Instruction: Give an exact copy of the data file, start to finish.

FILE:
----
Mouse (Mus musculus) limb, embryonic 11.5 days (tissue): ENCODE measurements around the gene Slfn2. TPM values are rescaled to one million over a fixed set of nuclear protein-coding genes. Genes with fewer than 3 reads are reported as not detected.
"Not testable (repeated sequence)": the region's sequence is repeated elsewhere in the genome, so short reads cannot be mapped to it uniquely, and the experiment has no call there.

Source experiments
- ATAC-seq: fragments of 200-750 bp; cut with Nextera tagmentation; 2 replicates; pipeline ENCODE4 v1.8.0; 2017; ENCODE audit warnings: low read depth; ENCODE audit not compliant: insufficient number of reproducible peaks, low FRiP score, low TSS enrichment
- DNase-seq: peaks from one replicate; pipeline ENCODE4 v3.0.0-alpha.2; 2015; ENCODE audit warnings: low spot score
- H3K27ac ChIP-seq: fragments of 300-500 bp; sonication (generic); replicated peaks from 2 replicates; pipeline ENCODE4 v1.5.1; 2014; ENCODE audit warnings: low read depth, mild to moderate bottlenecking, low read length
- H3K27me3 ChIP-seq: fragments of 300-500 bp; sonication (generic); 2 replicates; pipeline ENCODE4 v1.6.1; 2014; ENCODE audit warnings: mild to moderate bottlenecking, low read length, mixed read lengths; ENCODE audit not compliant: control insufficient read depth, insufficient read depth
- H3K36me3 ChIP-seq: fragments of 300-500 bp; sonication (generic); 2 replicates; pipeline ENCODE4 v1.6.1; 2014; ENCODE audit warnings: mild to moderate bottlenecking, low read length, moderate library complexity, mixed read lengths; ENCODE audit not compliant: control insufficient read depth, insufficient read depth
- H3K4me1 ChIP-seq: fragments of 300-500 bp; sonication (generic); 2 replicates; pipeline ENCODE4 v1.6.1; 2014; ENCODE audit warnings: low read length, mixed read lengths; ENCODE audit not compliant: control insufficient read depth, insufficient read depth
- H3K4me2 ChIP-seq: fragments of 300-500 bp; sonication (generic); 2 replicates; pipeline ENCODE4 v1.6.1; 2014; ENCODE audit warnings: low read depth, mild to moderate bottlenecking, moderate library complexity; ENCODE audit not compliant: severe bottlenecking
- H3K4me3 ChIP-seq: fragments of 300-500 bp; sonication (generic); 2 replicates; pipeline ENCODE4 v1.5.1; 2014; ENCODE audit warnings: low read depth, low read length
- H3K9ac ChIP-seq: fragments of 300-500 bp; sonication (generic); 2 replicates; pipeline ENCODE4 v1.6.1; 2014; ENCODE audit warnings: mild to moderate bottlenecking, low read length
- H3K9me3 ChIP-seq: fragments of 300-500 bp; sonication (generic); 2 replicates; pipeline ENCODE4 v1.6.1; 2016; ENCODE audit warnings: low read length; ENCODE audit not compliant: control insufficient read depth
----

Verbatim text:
Mouse (Mus musculus) limb, embryonic 11.5 days (tissue): ENCODE measurements around the gene Slfn2. TPM values are rescaled to one million over a fixed set of nuclear protein-coding genes. Genes with fewer than 3 reads are reported as not detected.
"Not testable (repeated sequence)": the region's sequence is repeated elsewhere in the genome, so short reads cannot be mapped to it uniquely, and the experiment has no call there.

Source experiments
- ATAC-seq: fragments of 200-750 bp; cut with Nextera tagmentation; 2 replicates; pipeline ENCODE4 v1.8.0; 2017; ENCODE audit warnings: low read depth; ENCODE audit not compliant: insufficient number of reproducible peaks, low FRiP score, low TSS enrichment
- DNase-seq: peaks from one replicate; pipeline ENCODE4 v3.0.0-alpha.2; 2015; ENCODE audit warnings: low spot score
- H3K27ac ChIP-seq: fragments of 300-500 bp; sonication (generic); replicated peaks from 2 replicates; pipeline ENCODE4 v1.5.1; 2014; ENCODE audit warnings: low read depth, mild to moderate bottlenecking, low read length
- H3K27me3 ChIP-seq: fragments of 300-500 bp; sonication (generic); 2 replicates; pipeline ENCODE4 v1.6.1; 2014; ENCODE audit warnings: mild to moderate bottlenecking, low read length, mixed read lengths; ENCODE audit not compliant: control insufficient read depth, insufficient read depth
- H3K36me3 ChIP-seq: fragments of 300-500 bp; sonication (generic); 2 replicates; pipeline ENCODE4 v1.6.1; 2014; ENCODE audit warnings: mild to moderate bottlenecking, low read length, moderate library complexity, mixed read lengths; ENCODE audit not compliant: control insufficient read depth, insufficient read depth
- H3K4me1 ChIP-seq: fragments of 300-500 bp; sonication (generic); 2 replicates; pipeline ENCODE4 v1.6.1; 2014; ENCODE audit warnings: low read length, mixed read lengths; ENCODE audit not compliant: control insufficient read depth, insufficient read depth
- H3K4me2 ChIP-seq: fragments of 300-500 bp; sonication (generic); 2 replicates; pipeline ENCODE4 v1.6.1; 2014; ENCODE audit warnings: low read depth, mild to moderate bottlenecking, moderate library complexity; ENCODE audit not compliant: severe bottlenecking
- H3K4me3 ChIP-seq: fragments of 300-500 bp; sonication (generic); 2 replicates; pipeline ENCODE4 v1.5.1; 2014; ENCODE audit warnings: low read depth, low read length
- H3K9ac ChIP-seq: fragments of 300-500 bp; sonication (generic); 2 replicates; pipeline ENCODE4 v1.6.1; 2014; ENCODE audit warnings: mild to moderate bottlenecking, low read length
- H3K9me3 ChIP-seq: fragments of 300-500 bp; sonication (generic); 2 replicates; pipeline ENCODE4 v1.6.1; 2016; ENCODE audit warnings: low read length; ENCODE audit not compliant: control insufficient read depth